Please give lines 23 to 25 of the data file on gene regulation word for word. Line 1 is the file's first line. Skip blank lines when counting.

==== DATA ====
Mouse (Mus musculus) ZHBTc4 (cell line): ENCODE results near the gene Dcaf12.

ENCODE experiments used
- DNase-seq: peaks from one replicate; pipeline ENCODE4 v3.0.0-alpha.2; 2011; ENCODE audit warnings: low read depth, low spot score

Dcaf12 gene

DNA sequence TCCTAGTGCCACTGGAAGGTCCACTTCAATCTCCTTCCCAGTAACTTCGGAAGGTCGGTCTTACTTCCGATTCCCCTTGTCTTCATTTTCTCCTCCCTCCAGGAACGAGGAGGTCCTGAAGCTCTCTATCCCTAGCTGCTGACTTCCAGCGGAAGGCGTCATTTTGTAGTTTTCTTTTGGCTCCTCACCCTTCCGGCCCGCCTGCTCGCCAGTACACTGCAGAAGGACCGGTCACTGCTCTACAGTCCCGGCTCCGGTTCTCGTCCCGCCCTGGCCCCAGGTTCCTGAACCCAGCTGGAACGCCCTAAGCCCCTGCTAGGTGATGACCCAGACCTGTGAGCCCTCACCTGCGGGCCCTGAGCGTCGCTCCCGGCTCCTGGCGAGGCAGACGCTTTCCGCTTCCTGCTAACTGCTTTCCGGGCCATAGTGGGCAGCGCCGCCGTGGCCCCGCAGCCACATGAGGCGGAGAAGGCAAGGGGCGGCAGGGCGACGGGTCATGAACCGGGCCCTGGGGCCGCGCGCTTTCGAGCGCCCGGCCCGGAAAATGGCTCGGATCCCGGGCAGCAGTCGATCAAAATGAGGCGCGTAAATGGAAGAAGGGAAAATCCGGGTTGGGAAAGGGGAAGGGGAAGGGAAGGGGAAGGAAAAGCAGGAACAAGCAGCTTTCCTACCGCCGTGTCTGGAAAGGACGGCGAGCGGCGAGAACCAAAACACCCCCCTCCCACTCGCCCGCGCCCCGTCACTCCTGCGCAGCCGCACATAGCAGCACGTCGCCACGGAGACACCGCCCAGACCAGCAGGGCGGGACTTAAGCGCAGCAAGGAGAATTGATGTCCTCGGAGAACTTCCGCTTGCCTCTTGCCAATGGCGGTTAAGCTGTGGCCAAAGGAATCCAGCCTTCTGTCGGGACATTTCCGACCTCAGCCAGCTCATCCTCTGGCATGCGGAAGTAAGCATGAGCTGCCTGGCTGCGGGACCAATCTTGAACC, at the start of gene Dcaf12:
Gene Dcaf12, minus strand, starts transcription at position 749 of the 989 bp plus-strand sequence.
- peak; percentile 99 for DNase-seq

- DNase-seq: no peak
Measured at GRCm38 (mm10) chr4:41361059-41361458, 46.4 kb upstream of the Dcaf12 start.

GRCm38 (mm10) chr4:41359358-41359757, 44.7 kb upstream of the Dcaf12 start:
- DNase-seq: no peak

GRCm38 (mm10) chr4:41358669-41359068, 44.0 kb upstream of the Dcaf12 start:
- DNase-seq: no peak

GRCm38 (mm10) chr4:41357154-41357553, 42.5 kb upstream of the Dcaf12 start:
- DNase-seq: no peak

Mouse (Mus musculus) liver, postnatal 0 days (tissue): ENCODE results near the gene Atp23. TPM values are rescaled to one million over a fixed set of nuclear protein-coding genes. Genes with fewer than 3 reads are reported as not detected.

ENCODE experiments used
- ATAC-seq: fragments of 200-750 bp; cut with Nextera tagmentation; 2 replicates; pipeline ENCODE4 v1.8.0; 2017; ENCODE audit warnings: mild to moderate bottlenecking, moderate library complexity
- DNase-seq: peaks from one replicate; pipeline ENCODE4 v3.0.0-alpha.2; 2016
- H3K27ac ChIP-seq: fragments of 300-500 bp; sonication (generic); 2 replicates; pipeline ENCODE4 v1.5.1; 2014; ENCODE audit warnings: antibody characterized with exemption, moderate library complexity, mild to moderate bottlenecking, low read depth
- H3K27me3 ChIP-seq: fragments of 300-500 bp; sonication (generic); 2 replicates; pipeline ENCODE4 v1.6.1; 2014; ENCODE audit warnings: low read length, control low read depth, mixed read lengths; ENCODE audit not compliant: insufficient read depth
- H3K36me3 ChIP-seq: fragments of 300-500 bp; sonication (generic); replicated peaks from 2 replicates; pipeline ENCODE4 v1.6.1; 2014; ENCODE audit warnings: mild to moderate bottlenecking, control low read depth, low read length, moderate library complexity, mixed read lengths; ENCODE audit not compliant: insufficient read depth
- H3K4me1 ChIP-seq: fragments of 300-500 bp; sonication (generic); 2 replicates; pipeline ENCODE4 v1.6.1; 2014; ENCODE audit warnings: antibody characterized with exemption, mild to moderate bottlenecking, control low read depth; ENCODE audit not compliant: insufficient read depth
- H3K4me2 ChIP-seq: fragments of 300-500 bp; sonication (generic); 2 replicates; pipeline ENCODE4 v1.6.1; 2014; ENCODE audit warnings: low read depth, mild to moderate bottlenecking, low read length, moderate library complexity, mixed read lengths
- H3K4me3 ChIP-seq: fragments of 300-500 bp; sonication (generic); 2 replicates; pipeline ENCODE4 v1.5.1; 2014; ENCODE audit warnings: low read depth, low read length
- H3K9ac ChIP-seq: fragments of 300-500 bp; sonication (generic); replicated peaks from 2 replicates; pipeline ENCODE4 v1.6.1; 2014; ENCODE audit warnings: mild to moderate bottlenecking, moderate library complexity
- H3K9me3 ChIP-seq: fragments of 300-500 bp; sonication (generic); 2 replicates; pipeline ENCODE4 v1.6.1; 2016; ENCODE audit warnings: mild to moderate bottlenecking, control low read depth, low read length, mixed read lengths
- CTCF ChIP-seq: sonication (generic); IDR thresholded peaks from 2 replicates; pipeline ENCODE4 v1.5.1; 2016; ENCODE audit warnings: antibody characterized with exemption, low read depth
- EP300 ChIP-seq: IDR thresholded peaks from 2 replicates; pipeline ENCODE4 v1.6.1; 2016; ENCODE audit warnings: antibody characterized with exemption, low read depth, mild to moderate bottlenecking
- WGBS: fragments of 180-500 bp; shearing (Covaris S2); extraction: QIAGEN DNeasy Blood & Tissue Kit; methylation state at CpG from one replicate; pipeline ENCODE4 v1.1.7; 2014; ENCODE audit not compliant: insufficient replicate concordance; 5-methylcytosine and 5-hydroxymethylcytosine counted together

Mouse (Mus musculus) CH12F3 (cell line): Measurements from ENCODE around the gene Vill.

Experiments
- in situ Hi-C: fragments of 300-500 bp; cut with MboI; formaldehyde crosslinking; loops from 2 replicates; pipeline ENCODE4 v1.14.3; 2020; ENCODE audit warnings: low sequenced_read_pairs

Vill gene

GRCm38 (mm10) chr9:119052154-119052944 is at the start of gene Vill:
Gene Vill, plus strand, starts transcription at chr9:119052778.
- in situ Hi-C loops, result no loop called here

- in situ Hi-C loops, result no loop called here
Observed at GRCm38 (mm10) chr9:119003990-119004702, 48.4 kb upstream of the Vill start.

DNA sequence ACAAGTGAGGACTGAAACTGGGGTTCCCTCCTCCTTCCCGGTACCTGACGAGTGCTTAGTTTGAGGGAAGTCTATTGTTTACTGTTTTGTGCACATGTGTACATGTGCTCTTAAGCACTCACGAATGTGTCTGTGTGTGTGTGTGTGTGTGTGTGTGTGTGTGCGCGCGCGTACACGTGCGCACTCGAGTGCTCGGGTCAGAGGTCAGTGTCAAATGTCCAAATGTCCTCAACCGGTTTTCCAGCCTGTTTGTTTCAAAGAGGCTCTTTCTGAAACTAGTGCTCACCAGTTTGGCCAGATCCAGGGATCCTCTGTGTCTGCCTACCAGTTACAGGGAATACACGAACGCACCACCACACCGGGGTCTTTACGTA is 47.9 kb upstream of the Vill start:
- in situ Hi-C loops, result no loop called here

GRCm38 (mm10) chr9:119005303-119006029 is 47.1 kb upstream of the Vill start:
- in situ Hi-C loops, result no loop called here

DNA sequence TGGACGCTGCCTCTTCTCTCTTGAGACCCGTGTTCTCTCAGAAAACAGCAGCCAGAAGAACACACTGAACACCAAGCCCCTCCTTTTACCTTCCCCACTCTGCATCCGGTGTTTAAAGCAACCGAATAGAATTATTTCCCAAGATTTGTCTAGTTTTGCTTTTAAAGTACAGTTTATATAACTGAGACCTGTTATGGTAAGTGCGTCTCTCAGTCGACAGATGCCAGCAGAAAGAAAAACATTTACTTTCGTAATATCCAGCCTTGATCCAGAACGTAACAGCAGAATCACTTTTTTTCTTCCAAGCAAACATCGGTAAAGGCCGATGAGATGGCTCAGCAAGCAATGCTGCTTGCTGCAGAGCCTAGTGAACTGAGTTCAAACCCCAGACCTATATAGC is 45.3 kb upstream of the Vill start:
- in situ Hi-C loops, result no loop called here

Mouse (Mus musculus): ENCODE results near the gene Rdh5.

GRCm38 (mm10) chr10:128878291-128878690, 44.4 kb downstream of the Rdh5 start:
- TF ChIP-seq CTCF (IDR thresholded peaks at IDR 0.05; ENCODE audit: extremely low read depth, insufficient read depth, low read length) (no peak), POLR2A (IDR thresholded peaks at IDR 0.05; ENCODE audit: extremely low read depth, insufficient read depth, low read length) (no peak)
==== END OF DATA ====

- H3K4me1 ChIP-seq: fragments of 300-500 bp; sonication (generic); 2 replicates; pipeline ENCODE4 v1.6.1; 2014; ENCODE audit warnings: antibody characterized with exemption, mild to moderate bottlenecking, control low read depth; ENCODE audit not compliant: insufficient read depth
- H3K4me2 ChIP-seq: fragments of 300-500 bp; sonication (generic); 2 replicates; pipeline ENCODE4 v1.6.1; 2014; ENCODE audit warnings: low read depth, mild to moderate bottlenecking, low read length, moderate library complexity, mixed read lengths
- H3K4me3 ChIP-seq: fragments of 300-500 bp; sonication (generic); 2 replicates; pipeline ENCODE4 v1.5.1; 2014; ENCODE audit warnings: low read depth, low read length